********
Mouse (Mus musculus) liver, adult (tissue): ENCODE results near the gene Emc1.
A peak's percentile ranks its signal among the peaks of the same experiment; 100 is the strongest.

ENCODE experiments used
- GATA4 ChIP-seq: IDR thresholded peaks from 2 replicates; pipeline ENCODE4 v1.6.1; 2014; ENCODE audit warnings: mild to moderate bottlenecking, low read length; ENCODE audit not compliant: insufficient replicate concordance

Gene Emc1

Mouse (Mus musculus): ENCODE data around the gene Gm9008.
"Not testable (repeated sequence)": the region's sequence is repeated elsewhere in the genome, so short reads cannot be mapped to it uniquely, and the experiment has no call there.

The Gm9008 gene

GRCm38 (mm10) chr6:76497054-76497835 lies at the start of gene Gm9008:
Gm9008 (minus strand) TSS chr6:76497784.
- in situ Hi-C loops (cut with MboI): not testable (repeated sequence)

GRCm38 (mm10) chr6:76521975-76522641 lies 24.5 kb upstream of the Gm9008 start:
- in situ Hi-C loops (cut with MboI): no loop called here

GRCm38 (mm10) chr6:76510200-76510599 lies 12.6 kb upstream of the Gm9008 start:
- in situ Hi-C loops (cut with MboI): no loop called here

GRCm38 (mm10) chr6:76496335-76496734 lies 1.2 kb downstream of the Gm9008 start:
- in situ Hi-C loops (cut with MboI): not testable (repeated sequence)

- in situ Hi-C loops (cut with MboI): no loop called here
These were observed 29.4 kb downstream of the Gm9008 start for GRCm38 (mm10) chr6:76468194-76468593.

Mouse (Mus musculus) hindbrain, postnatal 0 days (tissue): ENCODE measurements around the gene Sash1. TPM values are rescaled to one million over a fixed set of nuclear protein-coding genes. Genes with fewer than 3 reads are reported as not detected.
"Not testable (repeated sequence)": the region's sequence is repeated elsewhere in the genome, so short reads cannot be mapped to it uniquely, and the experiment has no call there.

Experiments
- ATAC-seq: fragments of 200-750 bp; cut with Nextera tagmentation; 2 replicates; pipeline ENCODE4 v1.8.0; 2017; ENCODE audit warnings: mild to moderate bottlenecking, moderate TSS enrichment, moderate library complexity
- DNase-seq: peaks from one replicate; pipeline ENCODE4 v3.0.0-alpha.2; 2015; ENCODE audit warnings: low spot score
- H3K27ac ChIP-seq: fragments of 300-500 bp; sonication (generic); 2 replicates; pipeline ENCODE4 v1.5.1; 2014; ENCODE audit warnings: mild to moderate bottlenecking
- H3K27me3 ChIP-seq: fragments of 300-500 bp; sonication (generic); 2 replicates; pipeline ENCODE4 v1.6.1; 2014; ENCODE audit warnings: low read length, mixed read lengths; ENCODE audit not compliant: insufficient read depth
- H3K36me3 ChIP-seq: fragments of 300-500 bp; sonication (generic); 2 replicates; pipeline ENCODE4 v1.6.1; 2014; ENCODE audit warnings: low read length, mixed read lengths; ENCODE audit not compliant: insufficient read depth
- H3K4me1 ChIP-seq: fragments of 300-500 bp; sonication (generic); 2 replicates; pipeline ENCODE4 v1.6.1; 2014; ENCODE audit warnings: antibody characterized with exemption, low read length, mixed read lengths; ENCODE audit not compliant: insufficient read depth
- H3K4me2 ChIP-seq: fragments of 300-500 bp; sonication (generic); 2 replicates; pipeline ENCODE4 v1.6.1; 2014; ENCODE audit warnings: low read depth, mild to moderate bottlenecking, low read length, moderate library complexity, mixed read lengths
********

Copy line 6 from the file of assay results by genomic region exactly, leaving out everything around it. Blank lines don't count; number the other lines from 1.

Mouse (Mus musculus): ENCODE data around the gene Gm9008.